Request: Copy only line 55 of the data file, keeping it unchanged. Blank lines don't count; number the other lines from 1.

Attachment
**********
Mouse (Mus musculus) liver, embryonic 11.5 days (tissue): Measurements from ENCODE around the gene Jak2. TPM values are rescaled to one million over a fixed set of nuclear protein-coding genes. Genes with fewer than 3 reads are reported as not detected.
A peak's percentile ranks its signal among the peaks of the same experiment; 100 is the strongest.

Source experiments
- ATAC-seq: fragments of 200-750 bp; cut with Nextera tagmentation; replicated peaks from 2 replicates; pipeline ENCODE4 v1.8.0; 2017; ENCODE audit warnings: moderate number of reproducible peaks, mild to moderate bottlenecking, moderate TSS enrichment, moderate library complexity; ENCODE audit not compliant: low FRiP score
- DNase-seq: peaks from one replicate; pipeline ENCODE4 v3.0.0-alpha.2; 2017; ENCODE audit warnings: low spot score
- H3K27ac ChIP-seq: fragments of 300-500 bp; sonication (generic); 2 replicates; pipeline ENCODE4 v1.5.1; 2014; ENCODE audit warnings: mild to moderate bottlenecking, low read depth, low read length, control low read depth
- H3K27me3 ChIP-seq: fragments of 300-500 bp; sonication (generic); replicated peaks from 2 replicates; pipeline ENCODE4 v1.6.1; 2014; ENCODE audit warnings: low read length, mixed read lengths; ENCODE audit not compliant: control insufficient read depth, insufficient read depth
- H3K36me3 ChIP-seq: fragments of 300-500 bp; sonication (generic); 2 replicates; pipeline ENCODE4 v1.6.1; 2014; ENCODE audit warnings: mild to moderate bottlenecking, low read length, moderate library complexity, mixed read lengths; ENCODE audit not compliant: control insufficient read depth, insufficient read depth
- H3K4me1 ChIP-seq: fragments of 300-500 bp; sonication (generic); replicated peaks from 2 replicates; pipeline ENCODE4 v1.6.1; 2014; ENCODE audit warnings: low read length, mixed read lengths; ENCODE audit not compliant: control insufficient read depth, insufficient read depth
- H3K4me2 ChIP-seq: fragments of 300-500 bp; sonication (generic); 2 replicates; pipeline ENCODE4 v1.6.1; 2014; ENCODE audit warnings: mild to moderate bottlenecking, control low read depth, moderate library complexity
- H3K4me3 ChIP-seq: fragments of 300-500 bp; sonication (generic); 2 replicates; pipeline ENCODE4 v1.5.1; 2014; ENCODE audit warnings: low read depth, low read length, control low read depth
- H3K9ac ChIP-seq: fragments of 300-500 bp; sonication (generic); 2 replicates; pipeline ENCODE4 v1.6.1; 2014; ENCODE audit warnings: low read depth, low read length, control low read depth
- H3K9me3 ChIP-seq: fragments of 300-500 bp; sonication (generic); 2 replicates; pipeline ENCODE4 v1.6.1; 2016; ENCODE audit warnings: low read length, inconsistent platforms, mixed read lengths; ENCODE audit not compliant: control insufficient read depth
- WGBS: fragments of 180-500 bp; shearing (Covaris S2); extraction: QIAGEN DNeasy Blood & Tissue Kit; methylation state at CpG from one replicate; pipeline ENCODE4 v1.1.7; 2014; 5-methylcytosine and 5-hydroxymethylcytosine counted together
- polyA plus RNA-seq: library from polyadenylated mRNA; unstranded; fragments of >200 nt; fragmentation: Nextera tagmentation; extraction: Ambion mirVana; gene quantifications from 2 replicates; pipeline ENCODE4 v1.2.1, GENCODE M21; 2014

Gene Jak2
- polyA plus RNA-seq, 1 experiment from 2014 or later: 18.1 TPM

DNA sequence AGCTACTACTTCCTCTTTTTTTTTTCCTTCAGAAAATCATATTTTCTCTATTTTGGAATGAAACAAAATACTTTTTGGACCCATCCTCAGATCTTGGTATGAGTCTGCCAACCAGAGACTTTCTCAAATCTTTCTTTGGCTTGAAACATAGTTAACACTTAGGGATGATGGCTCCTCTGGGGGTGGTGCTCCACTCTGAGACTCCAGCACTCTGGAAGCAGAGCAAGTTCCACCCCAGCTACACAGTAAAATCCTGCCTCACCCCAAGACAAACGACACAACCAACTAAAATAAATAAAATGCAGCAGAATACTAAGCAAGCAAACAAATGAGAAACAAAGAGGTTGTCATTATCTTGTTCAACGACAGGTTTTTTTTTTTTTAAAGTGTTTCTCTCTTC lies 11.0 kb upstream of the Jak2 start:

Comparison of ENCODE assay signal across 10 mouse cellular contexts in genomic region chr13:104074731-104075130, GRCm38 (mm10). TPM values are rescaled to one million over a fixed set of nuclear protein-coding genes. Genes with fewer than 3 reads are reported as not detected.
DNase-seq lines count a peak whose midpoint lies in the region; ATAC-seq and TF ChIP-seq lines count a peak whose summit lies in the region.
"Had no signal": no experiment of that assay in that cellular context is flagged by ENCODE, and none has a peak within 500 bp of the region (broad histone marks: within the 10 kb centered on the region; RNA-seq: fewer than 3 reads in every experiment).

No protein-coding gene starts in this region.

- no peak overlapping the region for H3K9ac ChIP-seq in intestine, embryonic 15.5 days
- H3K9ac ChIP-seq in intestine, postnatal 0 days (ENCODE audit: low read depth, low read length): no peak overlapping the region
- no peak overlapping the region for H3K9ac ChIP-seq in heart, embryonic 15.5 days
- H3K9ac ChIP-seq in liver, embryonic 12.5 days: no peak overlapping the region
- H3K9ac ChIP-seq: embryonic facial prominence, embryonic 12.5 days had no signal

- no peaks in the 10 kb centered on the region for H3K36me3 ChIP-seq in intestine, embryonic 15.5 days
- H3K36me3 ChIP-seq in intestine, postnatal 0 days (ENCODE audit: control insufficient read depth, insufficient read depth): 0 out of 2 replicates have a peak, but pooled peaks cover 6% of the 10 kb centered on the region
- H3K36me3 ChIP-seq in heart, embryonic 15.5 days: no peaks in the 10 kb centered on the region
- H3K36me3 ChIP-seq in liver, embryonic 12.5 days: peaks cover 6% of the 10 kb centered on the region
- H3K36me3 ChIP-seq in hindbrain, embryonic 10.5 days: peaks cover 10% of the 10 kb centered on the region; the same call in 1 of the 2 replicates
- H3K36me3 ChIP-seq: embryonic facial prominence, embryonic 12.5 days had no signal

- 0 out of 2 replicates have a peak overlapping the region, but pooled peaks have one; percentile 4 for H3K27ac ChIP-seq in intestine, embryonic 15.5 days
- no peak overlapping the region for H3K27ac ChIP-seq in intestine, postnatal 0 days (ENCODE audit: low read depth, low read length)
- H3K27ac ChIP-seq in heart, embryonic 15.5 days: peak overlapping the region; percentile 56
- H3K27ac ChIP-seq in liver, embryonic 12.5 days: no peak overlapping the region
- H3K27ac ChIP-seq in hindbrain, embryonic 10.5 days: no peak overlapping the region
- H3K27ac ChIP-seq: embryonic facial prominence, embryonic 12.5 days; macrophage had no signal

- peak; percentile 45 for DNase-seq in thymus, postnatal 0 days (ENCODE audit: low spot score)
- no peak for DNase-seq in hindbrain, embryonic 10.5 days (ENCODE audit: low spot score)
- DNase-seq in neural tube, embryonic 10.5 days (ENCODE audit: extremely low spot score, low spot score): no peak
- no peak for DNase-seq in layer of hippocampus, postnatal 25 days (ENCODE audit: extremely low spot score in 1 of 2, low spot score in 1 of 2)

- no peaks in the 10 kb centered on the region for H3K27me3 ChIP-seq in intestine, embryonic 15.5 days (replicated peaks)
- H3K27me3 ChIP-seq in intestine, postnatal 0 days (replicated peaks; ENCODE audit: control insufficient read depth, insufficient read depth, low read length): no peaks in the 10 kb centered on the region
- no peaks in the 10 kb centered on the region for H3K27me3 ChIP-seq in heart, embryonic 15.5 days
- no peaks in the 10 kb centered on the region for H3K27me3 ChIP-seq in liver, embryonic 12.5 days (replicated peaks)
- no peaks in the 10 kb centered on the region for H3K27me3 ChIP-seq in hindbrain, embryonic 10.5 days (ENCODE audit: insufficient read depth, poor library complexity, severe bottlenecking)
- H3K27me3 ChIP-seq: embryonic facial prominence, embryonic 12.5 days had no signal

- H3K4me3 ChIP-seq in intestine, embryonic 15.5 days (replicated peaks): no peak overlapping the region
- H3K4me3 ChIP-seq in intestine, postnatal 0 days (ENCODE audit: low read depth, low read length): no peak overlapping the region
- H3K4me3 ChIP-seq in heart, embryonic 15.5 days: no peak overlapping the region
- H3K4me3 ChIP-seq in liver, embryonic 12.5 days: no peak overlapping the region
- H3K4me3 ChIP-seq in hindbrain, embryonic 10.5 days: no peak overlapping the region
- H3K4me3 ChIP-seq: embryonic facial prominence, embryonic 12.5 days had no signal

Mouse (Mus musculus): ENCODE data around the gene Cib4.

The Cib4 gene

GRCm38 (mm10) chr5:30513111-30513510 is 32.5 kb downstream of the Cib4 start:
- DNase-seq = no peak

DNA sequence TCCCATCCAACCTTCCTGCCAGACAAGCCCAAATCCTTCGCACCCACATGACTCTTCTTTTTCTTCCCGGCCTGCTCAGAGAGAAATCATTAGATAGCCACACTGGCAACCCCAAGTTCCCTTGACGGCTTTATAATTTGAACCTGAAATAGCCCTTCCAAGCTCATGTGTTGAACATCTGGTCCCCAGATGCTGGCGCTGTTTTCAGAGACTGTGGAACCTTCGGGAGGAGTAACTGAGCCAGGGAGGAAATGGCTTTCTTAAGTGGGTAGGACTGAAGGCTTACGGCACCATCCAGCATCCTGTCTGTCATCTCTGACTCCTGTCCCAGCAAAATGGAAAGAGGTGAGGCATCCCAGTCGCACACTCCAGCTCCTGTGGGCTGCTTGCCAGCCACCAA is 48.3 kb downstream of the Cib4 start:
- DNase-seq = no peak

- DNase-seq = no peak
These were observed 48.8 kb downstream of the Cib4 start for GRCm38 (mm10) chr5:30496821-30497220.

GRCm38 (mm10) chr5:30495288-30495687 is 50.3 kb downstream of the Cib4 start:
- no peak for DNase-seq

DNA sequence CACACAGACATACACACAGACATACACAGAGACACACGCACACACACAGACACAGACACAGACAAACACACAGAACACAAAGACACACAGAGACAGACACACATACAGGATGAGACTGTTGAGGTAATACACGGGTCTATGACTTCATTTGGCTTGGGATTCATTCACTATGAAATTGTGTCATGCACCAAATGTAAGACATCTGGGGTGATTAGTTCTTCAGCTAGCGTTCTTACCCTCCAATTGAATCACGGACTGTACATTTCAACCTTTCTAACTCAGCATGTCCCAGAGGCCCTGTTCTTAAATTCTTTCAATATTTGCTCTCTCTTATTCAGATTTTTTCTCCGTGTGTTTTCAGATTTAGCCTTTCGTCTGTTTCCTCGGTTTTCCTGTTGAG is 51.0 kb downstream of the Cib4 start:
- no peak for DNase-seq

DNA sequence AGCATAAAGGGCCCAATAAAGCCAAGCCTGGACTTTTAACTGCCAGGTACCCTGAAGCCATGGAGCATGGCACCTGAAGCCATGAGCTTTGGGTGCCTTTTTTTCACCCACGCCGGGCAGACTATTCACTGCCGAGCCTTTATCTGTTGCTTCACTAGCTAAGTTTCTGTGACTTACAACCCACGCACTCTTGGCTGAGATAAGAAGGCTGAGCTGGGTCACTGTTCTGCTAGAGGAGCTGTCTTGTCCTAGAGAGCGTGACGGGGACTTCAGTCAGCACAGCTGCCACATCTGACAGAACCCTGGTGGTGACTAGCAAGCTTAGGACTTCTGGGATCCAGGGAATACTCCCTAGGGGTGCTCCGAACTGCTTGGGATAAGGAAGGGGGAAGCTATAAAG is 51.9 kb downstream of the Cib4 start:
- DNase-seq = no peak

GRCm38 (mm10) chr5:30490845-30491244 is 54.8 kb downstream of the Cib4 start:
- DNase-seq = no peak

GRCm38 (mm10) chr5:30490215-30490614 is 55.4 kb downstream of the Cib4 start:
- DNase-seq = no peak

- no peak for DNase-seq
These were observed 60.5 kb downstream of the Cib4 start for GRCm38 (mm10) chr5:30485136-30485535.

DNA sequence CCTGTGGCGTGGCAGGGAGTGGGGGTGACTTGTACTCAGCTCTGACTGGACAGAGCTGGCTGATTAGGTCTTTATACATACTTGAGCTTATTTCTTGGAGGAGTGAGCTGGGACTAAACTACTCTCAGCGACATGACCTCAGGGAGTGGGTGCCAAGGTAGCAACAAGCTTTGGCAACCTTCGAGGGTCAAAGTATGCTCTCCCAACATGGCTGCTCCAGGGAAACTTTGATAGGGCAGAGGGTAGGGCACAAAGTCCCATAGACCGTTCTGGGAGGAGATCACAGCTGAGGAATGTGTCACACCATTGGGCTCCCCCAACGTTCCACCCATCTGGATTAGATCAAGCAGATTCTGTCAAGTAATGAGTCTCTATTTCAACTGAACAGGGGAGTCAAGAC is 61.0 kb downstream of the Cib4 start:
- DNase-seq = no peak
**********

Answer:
- H3K4me3 ChIP-seq: embryonic facial prominence, embryonic 12.5 days had no signal